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Nearly half Welsh local elections candidates experienced intimidation

21 Sep 2022 2 minute read
Picture by Llinos Dafydd.

Nearly half the candidates in May’s local elections in Wales reported experiencing abuse, threatening behaviour and intimidation, according to reports published today, September 21, by the Electoral Commission.

The reports look at the delivery of elections across the UK in May, and how voters and campaigners found taking part. 

Findings reveal four in 10 candidates reported experiencing problems with intimidation in elections in Wales.

Most abuse was verbal or experienced online and from members of the public or anonymous sources, the report adds.

“Urgent action is needed to prevent the abuse and intimidation of candidates and campaigners at elections,” the Electoral Commission’s Director of Communications, Policy and Research Craig Westwood said. 

“It is vital that candidates can participate in elections without fear. The Commission will work with governments and the wider electoral community to make sure we understand what is driving this issue, and address it as a matter of urgency.”

“Urgent action is needed to prevent the abuse and intimidation of candidates and campaigners at elections. It is vital that candidates can participate in elections without fear,” said Head of The Electoral Commission Wales Rhydian Thomas. 

“The Commission will work with the Welsh Government and the wider electoral community to make sure we understand what is driving this issue, and address it as a matter of urgency.”

Electoral sanction

While public confidence in elections remains high, and campaigners reported that they felt able to communicate effectively with voters, the reports reflect the challenges faced by campaigners as well as by those running elections.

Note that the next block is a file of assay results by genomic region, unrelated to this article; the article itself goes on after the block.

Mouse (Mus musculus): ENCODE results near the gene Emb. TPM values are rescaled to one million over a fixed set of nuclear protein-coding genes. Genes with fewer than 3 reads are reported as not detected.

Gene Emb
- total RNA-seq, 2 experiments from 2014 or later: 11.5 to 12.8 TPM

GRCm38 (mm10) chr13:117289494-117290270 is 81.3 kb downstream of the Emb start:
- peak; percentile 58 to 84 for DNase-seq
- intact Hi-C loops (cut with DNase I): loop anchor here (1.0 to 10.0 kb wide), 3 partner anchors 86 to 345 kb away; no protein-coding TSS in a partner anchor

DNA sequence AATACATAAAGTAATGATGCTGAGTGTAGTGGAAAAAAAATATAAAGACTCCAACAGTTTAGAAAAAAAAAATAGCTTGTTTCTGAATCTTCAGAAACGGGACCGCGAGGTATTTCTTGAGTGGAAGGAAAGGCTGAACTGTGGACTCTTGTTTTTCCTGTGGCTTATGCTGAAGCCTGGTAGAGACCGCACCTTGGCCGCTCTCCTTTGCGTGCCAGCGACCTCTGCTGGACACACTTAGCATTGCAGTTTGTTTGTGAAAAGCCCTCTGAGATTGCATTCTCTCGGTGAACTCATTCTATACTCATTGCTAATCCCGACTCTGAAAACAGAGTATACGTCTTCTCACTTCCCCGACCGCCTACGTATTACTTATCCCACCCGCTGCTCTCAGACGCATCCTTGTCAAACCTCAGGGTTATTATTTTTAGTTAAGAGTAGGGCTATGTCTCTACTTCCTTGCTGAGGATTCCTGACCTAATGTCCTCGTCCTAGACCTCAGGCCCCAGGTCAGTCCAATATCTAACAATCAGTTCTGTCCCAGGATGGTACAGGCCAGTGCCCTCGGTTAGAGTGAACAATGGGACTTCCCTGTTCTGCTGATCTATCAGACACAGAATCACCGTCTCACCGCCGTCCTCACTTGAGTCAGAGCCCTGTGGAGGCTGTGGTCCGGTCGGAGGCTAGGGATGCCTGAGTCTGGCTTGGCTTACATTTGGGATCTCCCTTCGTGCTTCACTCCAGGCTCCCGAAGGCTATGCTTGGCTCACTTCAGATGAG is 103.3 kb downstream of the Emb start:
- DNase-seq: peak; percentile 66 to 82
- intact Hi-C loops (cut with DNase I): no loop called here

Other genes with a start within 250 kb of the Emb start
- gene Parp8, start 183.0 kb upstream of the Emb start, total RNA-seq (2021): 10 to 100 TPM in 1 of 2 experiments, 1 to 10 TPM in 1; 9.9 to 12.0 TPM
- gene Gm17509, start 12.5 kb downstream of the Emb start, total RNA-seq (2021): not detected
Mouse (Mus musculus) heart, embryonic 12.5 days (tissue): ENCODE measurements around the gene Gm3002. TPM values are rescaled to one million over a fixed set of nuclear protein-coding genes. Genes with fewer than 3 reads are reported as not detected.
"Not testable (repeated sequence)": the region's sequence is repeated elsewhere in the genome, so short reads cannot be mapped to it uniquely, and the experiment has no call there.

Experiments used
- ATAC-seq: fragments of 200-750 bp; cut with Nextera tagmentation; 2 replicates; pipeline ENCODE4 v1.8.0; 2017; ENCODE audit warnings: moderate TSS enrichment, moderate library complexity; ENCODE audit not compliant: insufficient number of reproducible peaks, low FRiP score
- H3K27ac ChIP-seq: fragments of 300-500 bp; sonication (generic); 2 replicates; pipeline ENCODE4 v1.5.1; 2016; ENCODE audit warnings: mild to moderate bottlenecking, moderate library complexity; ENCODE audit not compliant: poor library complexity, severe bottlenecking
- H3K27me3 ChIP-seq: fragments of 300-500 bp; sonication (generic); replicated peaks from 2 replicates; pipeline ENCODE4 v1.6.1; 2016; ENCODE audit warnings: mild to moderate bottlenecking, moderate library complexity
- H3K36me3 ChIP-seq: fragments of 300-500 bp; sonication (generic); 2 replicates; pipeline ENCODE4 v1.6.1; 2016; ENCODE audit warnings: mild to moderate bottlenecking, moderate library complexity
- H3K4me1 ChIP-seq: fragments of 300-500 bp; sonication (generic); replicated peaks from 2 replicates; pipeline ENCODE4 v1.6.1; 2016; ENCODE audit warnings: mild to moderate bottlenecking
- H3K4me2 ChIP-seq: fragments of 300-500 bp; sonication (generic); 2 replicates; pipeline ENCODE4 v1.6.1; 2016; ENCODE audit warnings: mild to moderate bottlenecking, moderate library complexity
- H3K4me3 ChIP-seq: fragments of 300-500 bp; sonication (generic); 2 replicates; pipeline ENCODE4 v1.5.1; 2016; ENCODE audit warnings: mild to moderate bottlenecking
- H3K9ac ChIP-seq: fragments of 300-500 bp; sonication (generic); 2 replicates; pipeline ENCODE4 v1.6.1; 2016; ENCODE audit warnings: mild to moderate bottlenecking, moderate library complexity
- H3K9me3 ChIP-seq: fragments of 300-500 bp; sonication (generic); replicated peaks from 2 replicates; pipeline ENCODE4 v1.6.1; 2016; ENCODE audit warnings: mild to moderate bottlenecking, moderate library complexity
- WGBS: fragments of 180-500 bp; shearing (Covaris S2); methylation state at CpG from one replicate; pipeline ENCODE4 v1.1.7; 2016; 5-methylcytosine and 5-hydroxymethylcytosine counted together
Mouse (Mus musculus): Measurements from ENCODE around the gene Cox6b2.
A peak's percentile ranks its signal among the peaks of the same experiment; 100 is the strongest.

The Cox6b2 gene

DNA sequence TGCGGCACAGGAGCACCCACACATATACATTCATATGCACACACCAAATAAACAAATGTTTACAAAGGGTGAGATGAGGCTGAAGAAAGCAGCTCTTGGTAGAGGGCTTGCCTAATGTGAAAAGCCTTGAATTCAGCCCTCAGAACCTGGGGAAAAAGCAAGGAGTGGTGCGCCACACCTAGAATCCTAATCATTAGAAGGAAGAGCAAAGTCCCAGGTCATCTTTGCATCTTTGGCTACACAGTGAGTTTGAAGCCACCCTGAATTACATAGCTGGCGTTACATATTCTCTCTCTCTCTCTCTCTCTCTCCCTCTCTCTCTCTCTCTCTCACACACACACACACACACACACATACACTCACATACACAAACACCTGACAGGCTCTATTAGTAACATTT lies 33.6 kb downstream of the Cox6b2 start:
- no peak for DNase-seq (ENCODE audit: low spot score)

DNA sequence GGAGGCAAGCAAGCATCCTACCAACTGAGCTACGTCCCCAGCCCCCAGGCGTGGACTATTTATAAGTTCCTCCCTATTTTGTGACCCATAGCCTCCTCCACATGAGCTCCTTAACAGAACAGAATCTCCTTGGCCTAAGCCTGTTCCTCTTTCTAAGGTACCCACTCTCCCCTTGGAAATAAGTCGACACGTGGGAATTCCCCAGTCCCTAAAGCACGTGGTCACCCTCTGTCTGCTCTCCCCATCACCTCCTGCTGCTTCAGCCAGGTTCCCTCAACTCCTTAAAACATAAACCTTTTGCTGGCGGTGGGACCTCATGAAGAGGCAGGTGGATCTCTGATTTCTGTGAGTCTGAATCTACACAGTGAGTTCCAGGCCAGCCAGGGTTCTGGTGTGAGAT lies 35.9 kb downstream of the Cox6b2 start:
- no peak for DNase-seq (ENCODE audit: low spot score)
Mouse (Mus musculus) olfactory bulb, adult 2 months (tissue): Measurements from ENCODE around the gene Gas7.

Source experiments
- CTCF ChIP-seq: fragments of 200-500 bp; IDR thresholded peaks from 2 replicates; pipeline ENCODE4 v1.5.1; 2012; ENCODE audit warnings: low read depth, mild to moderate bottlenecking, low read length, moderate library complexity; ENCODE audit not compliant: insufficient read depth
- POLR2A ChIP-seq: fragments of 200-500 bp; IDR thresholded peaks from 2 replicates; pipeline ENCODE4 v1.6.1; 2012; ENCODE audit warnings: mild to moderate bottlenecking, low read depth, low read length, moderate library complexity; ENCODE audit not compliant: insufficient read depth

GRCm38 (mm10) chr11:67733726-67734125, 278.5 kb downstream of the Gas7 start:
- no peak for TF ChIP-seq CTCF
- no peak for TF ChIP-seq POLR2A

The Elections Act, passed earlier this year, introduces a new electoral sanction for those found guilty of intimidating candidates, campaigners and elected representatives. 

Banning someone from standing for elected office, as well as imposing criminal sanctions, such as a prison sentence or fine, will strengthen the deterrent against this intimidating behaviour.


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notimejeff
notimejeff
5 days ago

Banning people from standing for elected office is right and proper but ironic when the office of head of state is banned to anyone except one family b/c it isn’t elected. Why can’t it be elected?

Not Graham Jones
Not Graham Jones
5 days ago

I bet most of the people who were threatened were Unionist candidates and I’m pretty sure we know whose supporters were doing the threatening – Everyone’s fav Ms on here Janet Finch Saunders reported considerable abuse from Plaid which doesn’t surprise me.

Wrexhamian
Wrexhamian
4 days ago

Any evidence to support your “bet”?

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